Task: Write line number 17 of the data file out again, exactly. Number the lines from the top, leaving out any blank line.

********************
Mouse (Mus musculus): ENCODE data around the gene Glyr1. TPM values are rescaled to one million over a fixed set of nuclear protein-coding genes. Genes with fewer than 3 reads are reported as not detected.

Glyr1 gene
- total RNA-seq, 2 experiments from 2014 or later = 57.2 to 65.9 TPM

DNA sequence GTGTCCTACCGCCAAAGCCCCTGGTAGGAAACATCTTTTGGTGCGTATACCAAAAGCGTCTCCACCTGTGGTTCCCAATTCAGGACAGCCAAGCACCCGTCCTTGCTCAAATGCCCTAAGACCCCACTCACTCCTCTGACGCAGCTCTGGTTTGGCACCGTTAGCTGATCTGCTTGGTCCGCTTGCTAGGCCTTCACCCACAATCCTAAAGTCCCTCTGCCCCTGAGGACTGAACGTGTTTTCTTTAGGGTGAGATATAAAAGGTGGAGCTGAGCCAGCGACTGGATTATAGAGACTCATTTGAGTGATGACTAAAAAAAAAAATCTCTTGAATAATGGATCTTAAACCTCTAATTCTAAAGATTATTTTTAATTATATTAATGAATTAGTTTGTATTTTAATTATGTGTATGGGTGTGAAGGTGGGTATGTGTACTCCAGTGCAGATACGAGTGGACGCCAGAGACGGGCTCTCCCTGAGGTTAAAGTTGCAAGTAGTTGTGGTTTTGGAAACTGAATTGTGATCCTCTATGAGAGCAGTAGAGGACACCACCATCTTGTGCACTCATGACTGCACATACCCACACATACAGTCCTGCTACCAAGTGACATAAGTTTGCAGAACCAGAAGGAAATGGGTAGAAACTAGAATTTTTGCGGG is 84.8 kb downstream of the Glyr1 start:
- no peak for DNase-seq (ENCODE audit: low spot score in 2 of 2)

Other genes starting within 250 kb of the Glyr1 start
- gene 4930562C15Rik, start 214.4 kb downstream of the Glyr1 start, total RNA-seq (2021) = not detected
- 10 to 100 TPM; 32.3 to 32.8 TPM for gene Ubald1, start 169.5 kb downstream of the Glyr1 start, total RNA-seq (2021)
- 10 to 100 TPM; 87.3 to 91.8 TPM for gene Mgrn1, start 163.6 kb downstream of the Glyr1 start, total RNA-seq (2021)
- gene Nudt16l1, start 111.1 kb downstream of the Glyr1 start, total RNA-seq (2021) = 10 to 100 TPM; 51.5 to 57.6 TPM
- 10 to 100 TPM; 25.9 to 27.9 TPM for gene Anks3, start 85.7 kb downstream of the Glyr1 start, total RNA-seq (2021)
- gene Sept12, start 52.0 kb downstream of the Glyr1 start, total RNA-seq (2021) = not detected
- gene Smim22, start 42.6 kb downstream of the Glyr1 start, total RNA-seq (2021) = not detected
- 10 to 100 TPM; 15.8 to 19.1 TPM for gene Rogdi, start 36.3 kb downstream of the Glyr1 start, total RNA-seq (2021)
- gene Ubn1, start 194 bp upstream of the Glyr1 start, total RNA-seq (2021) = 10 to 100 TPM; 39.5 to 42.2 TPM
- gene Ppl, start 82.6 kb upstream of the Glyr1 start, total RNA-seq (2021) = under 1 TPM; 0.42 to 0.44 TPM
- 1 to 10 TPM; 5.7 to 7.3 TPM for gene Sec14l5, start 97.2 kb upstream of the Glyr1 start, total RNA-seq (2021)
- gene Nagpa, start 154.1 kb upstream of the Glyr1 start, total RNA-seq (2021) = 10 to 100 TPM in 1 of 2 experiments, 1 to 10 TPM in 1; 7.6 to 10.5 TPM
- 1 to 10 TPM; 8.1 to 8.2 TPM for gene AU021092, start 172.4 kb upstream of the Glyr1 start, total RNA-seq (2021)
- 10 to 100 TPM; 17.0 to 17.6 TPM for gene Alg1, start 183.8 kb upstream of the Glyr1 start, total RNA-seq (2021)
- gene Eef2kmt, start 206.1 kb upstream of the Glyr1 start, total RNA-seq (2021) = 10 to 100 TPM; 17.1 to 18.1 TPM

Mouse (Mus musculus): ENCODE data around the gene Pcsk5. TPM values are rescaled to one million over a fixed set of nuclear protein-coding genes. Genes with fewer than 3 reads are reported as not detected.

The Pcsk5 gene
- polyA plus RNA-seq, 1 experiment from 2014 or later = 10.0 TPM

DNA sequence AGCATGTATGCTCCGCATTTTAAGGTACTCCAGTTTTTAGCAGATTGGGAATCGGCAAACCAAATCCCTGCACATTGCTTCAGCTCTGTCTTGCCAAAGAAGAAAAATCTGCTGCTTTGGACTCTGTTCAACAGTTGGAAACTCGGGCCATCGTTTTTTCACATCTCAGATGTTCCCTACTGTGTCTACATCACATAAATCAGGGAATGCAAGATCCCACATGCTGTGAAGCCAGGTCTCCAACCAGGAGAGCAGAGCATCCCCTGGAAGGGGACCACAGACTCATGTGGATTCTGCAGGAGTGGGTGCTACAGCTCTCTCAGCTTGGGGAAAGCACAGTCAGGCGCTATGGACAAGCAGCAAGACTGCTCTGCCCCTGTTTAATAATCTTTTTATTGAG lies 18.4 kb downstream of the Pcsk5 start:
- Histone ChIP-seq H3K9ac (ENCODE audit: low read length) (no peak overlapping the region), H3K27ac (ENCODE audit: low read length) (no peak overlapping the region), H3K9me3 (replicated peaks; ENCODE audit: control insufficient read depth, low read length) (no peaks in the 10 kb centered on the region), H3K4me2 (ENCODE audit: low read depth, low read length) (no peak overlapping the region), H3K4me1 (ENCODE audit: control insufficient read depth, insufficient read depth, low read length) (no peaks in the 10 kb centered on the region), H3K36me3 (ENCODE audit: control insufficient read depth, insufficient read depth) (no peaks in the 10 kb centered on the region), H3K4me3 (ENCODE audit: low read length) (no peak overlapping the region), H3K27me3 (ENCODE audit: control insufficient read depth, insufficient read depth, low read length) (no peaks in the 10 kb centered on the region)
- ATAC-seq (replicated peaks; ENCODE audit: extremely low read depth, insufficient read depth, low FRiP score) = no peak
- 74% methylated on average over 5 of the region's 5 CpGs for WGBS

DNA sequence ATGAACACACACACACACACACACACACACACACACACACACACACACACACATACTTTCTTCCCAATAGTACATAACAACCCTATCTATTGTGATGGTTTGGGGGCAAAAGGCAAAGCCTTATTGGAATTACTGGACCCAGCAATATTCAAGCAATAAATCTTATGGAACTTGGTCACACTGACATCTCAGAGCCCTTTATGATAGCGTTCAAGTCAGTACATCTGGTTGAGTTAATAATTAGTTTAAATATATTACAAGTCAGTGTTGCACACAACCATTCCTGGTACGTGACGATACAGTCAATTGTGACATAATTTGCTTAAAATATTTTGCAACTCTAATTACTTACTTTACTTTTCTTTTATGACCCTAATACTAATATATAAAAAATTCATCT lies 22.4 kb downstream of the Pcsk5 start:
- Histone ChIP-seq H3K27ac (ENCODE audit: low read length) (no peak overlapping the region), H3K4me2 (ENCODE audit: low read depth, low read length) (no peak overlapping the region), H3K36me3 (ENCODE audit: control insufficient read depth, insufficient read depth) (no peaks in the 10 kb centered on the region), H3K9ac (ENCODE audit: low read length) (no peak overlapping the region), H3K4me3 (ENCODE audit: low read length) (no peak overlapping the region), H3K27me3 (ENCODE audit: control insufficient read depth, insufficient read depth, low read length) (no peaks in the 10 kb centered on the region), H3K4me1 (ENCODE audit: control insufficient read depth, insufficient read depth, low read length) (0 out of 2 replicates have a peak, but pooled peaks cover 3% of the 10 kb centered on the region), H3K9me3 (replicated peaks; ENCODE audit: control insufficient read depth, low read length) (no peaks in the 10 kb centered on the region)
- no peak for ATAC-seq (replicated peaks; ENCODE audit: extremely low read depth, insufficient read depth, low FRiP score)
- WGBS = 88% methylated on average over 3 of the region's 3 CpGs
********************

- 1 to 10 TPM; 5.7 to 7.3 TPM for gene Sec14l5, start 97.2 kb upstream of the Glyr1 start, total RNA-seq (2021)